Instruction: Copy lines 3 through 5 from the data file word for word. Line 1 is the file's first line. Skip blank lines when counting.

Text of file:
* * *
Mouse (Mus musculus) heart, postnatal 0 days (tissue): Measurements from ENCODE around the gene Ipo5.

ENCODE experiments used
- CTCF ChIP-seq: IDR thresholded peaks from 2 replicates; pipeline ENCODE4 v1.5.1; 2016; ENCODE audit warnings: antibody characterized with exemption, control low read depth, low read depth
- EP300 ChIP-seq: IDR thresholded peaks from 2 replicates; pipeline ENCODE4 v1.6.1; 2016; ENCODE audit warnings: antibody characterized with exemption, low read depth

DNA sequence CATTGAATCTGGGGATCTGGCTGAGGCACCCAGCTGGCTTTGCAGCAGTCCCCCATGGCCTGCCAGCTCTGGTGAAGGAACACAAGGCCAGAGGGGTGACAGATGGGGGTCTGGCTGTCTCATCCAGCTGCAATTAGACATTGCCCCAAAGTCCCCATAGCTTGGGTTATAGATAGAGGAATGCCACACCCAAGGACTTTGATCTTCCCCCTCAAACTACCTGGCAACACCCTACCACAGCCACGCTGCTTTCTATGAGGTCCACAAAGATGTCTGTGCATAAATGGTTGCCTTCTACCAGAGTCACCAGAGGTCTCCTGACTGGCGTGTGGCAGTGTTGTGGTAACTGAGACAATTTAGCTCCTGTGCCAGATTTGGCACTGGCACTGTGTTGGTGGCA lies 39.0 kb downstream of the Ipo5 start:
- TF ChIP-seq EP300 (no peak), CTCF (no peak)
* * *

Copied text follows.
- CTCF ChIP-seq: IDR thresholded peaks from 2 replicates; pipeline ENCODE4 v1.5.1; 2016; ENCODE audit warnings: antibody characterized with exemption, control low read depth, low read depth
- EP300 ChIP-seq: IDR thresholded peaks from 2 replicates; pipeline ENCODE4 v1.6.1; 2016; ENCODE audit warnings: antibody characterized with exemption, low read depth

DNA sequence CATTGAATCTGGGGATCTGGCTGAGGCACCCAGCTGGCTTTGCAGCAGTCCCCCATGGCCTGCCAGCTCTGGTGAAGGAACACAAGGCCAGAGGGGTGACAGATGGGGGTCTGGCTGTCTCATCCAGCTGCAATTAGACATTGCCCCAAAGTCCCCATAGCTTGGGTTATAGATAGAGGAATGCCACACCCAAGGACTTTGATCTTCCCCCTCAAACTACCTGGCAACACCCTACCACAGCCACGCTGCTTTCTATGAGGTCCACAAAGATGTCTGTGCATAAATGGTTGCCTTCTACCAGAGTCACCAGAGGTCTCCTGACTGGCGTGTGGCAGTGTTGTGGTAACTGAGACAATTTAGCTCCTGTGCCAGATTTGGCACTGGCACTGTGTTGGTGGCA lies 39.0 kb downstream of the Ipo5 start: